A Sunday In The Life Of A PK (or a CP PK, at least.)

DISCLAIMER: NOT OUR CAR. Cause if we did do this, it’d be a lot longer. πŸ˜›

*CPPK= church planter pastor’s kid

7:00 AM– wake up to an alarm that’s been snoozed twice already, whack the screen and fall back asleep, only to have the door swung wide open and the lights turned on.

“It’s Sunday.” announces Mom. Fall out of the top part of the rickety bunk bed and land on the pile of laundry you swore you’d fold.

“Sa wakas, (at last), it’s finished, now plug in that printer,” is heard from the other room. “Please tell me you do have something ready to wear?” Mom asks. You nod and look at the semi-wrinkled shirts around you, grabbing the closest thing. Nope, no Blue Jays shirts to church. Nice shade of blue though.



8:00 AM– Get a half up, half down thing going on with your hair and gracefully trip over your violin. Poke your head in the guys’ room and ask if they’d just hurry up. Get promptly kicked out and left to print the remaining programs. Sneak some carrot cake that was supposed to be for church. Well, in your defense, youΒ are a part of the church, amirite or amirite?

“Don’t give me that smile,” Mom warns jokingly in the front seat of the car. Settle down and get back to sleep for the 30 minute drive into somewhat open country and somewhat closed city. Wake up as the car turns past M&M Market and Wimpy’s (closed for the day) Diner, and past the basketball court they fixed a month ago.


9:00 AM– Pull into the parking lot and get outta that car and start hauling the heavy stuff from the car to the stairs, from the stairs to the room and don’t forget your Bible. Go back up and wait for the transit bus to pull up. Greet Ms. A and her bus driver and push her wheelchair up the ramp, assuring Ms. A that you are more than capable to push her all the way down. Get her safely with Mom and start practicing violin until everyone else comes in, switching from “Standing On The Promises” to “Twinkle Twinkle Little Star” if need be.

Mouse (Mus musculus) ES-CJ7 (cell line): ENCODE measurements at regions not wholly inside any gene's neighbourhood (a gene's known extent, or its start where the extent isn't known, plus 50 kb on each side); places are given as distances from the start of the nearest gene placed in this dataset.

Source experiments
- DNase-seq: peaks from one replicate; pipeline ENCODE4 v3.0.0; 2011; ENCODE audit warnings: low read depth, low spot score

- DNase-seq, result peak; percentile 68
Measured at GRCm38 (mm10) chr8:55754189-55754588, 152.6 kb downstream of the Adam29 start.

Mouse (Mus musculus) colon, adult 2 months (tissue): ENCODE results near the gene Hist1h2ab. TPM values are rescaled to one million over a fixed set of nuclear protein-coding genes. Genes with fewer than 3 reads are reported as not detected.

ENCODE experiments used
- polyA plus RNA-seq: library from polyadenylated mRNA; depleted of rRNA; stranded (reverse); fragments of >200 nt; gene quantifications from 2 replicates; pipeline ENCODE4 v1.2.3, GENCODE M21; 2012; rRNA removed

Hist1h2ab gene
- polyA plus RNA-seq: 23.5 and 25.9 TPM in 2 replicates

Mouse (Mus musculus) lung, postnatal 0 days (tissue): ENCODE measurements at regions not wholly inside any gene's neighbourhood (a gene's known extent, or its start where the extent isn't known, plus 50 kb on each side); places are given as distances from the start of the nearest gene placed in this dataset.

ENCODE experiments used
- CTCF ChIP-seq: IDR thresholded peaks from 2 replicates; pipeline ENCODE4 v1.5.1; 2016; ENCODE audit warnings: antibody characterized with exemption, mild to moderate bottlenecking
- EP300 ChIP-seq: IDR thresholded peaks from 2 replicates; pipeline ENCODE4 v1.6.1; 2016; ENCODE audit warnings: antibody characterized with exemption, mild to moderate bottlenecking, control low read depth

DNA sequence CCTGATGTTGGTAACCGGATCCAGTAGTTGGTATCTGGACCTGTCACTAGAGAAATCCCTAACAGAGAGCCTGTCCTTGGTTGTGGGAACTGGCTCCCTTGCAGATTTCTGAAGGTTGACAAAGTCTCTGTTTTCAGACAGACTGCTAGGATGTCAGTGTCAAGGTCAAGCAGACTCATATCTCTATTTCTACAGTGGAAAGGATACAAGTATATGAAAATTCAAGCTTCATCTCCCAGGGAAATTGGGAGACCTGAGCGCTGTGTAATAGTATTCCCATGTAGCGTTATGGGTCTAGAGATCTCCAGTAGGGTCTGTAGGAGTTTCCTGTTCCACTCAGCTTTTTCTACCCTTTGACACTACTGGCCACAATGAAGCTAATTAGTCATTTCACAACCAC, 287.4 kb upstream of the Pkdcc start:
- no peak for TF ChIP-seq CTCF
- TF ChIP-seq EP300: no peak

10:00 AM– Settle down on the floor as Sunday School starts. You’d sit down if it weren’t for the bright eyed child toddling over, smile widening as your camera shutter clicks. Snatch bits and pieces of The Stranger From Emmaus. Wait for the announcements to be read so the rest of the service can start.

“No, it’s notΒ Jacob who has a birthday this week! I printed it!” Chuckles echo from around the room. Get up and read the Call To Worship, mirth giving way to respect. Rosin your bow and take your place, preparing to lead worship to the One who deserves it all. Resist the urge to say something as the worship leader urges everyone to sing, saying “Heaven hears us when our voices are loud.” Give in.

“Show me that in scripture!” Another round of chuckles.

The piano plays and worship is led. Switch between fiddling and playing classical, and try not to smile as a toddler dashes for her dad singing in the front. The last song is sung and you sit back down.

“You do have the supply bag for the kids this time,Β right??” Wince and ask your brother to get it from the car.


11:00 AM– Get the all-too-eager group of kids and take them to the spare room. Lay down the rules: No parties in the dark, even if you have light up Skechers; no pretend operating with scissors if you want to stay; and no PJ Masks in church. And under no circumstances, EVER, are you to touch that. EVER.

“I wanna race!” cries a hyper 5 year old. Your brother silently drops off the supply bag and gives you a thumbs-up. He leaves before you can pull off your “halp meh” face.

You pray with your co-worker and friend that maybe this time, just this time, you can capture the kids’ attention and help bring God’s Word to life for them.


12:00 PM– Nobody can say you didn’t try. But an hour of a round of cartwheels, races, piggy backs, one timeout, some shoes missing, fake money, and dancing later, really all you did was mention “Zach the tax collector who climbed the sick tree”. Sigh in frustration as you look for a missing kid.

“Yikes, I think we missed the ending.”Β  Race to clean up and put shoes on a protesting girl and see if you did.

You did. But you were right on time for the refreshments. Some more carrot cake can’t hurt. Greet Mark a happy birthday. Get convinced into giving another piggy back and get choked. Load the piano into the waiting van and walk back in the heat.


1:00 PM– Wait for Ms. A’s bus to come so you all can go home and rest. It came late. Stare out the window, music blasting in your ears, thanking God for the little blessings that came today. Beg for AC because it is nothing but hot. Fall asleep in the car.

Then jolt awake making a mental note that you must get paper for the kids to draw on or lose complete sanity.